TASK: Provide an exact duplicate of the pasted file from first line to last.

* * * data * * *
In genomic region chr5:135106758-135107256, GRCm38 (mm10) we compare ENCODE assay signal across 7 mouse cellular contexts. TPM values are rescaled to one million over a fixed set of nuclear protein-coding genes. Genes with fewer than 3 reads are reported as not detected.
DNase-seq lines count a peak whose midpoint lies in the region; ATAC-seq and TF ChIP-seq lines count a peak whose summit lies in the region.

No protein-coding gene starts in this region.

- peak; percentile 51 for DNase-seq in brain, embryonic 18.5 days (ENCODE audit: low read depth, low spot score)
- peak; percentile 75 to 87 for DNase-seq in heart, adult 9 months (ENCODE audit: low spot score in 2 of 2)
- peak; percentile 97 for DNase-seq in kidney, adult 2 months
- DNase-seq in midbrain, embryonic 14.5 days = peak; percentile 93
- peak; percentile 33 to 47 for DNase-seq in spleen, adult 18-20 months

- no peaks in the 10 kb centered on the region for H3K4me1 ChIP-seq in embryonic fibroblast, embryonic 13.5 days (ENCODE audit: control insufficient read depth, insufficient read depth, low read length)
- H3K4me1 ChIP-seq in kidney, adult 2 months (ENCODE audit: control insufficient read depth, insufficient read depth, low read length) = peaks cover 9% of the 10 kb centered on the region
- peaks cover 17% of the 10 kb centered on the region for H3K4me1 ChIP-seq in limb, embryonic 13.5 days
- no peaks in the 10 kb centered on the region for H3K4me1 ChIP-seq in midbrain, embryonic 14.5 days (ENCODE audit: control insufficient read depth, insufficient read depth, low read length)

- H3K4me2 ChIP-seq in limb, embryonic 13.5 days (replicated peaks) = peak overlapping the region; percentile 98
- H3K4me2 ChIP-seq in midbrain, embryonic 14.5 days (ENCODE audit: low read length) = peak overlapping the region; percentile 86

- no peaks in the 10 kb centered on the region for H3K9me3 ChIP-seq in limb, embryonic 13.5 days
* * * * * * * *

In genomic region chr5:135106758-135107256, GRCm38 (mm10) we compare ENCODE assay signal across 7 mouse cellular contexts. TPM values are rescaled to one million over a fixed set of nuclear protein-coding genes. Genes with fewer than 3 reads are reported as not detected.
DNase-seq lines count a peak whose midpoint lies in the region; ATAC-seq and TF ChIP-seq lines count a peak whose summit lies in the region.

No protein-coding gene starts in this region.

- peak; percentile 51 for DNase-seq in brain, embryonic 18.5 days (ENCODE audit: low read depth, low spot score)
- peak; percentile 75 to 87 for DNase-seq in heart, adult 9 months (ENCODE audit: low spot score in 2 of 2)
- peak; percentile 97 for DNase-seq in kidney, adult 2 months
- DNase-seq in midbrain, embryonic 14.5 days = peak; percentile 93
- peak; percentile 33 to 47 for DNase-seq in spleen, adult 18-20 months

- no peaks in the 10 kb centered on the region for H3K4me1 ChIP-seq in embryonic fibroblast, embryonic 13.5 days (ENCODE audit: control insufficient read depth, insufficient read depth, low read length)
- H3K4me1 ChIP-seq in kidney, adult 2 months (ENCODE audit: control insufficient read depth, insufficient read depth, low read length) = peaks cover 9% of the 10 kb centered on the region
- peaks cover 17% of the 10 kb centered on the region for H3K4me1 ChIP-seq in limb, embryonic 13.5 days
- no peaks in the 10 kb centered on the region for H3K4me1 ChIP-seq in midbrain, embryonic 14.5 days (ENCODE audit: control insufficient read depth, insufficient read depth, low read length)

- H3K4me2 ChIP-seq in limb, embryonic 13.5 days (replicated peaks) = peak overlapping the region; percentile 98
- H3K4me2 ChIP-seq in midbrain, embryonic 14.5 days (ENCODE audit: low read length) = peak overlapping the region; percentile 86

- no peaks in the 10 kb centered on the region for H3K9me3 ChIP-seq in limb, embryonic 13.5 days